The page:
Disability Etiquette, part 5 – Ten Top Communication Tips

Skeleton in waiting room, with spider's webs around - medical person saying to colleague "It looks as though Mr. Brown has missed his appointment again". A sign saying "please wait until your name is called" is on the wall.
Thanks to “Crippen” – http://www.crippencartoons.co.uk.

In the first four parts of this series – the basics, terminology, physical access and attitudinal barriers – one of the most important factors we have emphasised is in communicating with the disabled person. Asking questions rather than making assumptions. Finding out their view rather than making decisions on their behalf. However, the simple act of communicating can be frought with problems!

Again, each disabled person is unique and so it is difficult to make statements which suit everyone, but here is a set of guidelines which you may find useful to remember when communicating with someone for whom communication is a challenge (either for them or for you in understanding them):

1. If someone speaks slowly or stutters or stammers, please give them time to finish their sentence. Avoid the temptation to finish it for them, or assume you know what they are trying to say.

2. If someone’s speech is difficult for you to understand, don’t pretend you have understood and nod vaguely – they will know you haven’t understood, and would usually rather you said so to give them another opportunity to tell you, rather than being too embarrassed to ask. They will be used to having to make two or more attempts to be understood.

3. If you are talking to someone with a hearing impairment, speak normally and clearly whilst ensuring they can see your face – don’t have your back to a bright light or sunlight, don’t cover your face with your hand or look away, and don’t shout – this distorts your facial expression making your words more difficult to understand, and it makes you look angry!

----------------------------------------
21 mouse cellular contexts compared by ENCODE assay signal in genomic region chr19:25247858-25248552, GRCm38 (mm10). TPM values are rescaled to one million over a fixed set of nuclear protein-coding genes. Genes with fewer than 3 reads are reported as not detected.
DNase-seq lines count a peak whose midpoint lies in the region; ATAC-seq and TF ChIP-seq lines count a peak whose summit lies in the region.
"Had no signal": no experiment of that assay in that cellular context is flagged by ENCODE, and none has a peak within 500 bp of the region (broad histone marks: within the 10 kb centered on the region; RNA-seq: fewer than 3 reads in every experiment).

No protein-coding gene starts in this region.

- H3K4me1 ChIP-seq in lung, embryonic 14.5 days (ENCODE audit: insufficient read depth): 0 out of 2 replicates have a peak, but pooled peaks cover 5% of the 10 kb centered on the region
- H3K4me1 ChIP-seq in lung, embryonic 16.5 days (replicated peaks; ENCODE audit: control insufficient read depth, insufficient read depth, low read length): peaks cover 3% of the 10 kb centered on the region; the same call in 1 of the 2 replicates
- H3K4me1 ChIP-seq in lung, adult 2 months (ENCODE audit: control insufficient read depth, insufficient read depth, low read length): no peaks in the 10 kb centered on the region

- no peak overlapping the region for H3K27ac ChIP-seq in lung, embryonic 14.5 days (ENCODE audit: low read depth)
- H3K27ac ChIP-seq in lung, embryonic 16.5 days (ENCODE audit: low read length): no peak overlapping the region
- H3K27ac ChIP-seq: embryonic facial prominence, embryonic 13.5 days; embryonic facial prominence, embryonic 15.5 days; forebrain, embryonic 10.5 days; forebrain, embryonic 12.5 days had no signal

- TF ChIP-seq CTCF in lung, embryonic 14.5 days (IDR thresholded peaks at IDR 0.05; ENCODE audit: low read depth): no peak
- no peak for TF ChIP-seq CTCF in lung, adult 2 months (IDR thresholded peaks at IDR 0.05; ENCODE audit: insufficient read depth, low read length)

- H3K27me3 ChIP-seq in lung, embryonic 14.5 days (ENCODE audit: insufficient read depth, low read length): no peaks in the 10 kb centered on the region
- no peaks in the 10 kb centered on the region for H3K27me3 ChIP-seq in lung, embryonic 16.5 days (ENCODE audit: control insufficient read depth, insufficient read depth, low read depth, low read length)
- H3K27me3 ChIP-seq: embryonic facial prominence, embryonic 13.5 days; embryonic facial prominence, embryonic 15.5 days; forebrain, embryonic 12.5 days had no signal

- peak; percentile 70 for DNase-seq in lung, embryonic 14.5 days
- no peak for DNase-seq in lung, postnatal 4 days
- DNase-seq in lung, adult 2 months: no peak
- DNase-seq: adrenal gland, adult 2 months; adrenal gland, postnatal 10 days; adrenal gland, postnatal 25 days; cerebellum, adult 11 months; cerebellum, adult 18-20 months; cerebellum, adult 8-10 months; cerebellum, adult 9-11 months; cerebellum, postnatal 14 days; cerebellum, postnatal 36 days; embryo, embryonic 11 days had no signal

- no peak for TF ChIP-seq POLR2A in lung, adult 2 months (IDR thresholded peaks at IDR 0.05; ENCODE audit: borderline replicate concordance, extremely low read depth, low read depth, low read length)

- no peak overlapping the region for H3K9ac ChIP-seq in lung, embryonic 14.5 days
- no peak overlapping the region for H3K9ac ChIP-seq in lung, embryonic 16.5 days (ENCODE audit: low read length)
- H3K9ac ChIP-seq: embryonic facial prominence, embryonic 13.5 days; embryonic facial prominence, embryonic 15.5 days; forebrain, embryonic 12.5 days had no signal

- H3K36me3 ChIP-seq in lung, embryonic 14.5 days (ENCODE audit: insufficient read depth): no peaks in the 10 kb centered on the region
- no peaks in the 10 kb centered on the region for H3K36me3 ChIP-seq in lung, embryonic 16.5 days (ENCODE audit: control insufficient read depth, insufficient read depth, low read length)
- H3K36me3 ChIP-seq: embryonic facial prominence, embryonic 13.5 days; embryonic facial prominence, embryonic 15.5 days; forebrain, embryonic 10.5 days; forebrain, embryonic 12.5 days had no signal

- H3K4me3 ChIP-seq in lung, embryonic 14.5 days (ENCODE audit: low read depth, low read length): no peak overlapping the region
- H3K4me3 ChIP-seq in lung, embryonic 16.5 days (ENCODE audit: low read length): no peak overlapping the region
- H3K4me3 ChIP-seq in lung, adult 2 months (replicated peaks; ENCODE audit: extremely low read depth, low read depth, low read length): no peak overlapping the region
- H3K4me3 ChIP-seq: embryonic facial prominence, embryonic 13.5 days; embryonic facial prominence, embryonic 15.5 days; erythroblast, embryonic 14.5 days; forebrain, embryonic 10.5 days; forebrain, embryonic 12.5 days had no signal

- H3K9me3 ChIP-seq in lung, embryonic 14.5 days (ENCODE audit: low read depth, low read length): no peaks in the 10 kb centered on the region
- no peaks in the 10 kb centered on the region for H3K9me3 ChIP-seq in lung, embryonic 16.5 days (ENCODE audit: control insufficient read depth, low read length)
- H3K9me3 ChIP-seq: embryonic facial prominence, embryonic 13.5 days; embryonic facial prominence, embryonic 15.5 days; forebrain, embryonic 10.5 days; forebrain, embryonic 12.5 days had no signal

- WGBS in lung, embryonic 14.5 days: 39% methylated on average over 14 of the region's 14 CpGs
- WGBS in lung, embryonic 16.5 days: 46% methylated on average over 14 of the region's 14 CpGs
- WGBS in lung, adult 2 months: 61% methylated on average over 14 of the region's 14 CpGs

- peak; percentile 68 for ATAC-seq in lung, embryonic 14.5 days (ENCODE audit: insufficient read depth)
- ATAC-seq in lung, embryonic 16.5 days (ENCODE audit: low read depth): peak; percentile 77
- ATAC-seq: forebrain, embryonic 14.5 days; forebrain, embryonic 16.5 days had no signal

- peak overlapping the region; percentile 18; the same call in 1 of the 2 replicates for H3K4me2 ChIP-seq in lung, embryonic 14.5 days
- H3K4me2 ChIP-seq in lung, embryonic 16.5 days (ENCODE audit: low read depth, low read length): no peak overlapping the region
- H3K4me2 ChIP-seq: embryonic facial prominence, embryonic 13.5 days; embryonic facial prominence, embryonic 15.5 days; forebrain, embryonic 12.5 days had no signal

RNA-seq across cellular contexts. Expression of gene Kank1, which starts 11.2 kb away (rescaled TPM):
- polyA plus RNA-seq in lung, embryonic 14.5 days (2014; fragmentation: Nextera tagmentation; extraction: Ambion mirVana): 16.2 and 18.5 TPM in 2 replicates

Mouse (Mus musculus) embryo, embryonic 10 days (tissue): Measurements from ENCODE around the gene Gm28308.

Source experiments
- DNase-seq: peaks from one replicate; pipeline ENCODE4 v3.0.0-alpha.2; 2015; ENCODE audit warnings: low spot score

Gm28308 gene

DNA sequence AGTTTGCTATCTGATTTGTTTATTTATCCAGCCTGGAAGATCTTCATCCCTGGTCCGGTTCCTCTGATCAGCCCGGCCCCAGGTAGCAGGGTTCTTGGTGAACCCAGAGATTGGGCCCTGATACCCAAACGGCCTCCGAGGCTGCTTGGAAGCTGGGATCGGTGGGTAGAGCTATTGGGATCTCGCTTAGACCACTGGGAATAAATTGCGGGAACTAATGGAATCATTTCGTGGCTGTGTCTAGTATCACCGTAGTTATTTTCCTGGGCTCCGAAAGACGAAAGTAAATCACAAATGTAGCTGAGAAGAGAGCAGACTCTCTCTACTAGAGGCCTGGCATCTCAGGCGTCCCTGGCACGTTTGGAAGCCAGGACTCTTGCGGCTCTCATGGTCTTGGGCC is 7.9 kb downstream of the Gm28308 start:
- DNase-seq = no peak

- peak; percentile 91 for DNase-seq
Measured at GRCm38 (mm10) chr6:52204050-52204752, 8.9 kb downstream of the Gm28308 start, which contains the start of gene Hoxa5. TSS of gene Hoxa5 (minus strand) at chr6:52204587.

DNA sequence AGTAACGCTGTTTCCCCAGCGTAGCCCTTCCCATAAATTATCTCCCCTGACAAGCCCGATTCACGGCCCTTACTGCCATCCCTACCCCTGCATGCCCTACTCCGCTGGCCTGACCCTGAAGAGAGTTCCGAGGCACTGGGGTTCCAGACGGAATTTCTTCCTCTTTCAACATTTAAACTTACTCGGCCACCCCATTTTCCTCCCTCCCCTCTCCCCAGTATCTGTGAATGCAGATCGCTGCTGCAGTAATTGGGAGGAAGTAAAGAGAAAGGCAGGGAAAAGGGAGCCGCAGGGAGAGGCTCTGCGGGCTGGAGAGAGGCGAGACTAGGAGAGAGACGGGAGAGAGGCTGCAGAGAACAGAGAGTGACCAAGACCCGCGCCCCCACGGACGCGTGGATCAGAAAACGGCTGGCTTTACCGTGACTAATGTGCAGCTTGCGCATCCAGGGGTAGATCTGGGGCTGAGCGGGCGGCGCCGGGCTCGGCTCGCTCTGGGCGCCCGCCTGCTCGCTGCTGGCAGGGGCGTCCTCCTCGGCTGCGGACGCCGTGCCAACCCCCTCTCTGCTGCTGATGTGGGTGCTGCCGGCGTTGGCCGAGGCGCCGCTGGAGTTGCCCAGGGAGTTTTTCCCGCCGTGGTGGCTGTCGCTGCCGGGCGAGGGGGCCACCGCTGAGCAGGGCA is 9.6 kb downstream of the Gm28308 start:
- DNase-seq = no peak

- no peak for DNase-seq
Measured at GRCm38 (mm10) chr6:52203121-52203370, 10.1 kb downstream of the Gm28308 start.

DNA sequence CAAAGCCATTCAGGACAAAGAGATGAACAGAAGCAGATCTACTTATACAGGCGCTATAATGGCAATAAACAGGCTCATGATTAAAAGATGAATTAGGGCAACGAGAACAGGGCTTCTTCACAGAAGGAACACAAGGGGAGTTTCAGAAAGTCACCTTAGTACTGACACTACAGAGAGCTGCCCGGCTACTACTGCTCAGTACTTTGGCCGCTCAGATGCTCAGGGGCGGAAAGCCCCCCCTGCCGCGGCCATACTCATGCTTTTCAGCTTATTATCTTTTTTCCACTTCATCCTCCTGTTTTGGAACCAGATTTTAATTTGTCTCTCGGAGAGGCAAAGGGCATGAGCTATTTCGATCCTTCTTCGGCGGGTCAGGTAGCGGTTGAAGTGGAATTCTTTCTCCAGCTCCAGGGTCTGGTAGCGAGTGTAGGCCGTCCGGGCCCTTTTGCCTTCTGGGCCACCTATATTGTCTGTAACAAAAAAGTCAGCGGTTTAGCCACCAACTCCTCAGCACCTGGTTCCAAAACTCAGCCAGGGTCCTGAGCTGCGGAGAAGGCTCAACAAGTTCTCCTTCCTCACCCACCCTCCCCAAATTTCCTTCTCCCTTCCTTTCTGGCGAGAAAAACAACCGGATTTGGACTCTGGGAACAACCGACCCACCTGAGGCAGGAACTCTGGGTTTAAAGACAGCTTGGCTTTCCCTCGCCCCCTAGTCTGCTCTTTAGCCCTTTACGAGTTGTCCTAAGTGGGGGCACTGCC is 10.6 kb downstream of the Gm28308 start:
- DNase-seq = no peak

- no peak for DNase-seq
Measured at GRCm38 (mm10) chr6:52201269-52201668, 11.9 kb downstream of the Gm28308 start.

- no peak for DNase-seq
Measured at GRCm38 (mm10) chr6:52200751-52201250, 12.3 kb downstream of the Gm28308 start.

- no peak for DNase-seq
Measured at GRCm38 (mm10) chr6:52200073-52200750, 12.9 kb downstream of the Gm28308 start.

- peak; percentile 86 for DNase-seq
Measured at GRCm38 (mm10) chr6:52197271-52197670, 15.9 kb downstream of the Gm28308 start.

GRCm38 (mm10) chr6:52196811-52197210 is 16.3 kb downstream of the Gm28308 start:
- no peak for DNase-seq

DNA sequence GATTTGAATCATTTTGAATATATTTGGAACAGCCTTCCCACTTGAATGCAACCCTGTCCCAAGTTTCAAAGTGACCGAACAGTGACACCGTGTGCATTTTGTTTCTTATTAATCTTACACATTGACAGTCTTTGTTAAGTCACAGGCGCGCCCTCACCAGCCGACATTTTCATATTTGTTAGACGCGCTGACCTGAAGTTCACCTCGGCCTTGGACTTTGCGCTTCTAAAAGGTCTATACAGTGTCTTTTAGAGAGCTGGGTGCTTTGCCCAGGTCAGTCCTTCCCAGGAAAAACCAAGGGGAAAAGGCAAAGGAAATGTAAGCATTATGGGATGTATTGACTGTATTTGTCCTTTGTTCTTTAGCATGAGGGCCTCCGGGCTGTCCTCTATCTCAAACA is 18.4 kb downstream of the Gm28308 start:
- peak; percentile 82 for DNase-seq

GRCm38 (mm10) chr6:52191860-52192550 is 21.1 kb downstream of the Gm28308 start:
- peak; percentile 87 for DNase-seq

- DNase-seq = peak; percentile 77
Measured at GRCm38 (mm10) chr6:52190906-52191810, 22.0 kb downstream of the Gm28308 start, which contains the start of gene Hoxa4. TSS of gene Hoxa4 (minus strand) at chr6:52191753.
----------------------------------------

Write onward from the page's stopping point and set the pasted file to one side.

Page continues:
4. If you are using a signer to interpret your words, still look at the person you are communicating with rather than the signer.

5. If you are speaking to someone with a learning disability, avoid using technical language or jargon and keep your language straightforward, but use the same tone of voice that you would with any other adult. Don’t adopt a “child-friendly” tone – that can be very patronising (and easier to do than you might think).

6. An obvious one (but surprisingly common), if you are talking to someone who is being pushed by someone else in a wheelchair, direct your comments to the person, not the person pushing the wheelchair. And, still frighteningly common, don’t “talk to” the asistance or guide dog without talking to the person first!

7. If you are communicating with someone who is autistic, be aware of the language you use. Some people on the autistic spectrum take things very literally – if you say it’s raining cats and dogs they may wonder where the small animals are! Sarcasm tends not to work well either.

8. If you appoach someone who is blind, introduce yourself by name even if they know you – they won’t be able to see it is you. If it is a business communication they will sometimes hold their hand out for you to shake – look out for this so you don’t miss the cue.

9. When communicating with someone with Tourette’s syndrome, allow their verbal tics to happen and then calmly continue the conversation.

10. If the person you are talking to doesn’t seem to understand you,  rephrase rather than repeat what you said, or offer to write it down. Check they have understood rather than assuming, if it is important.

I hope these tips were useful. I’d like to develop another ten to add to them – do you have any good tips to share?

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13 thoughts on “Disability Etiquette, part 5 – Ten Top Communication Tips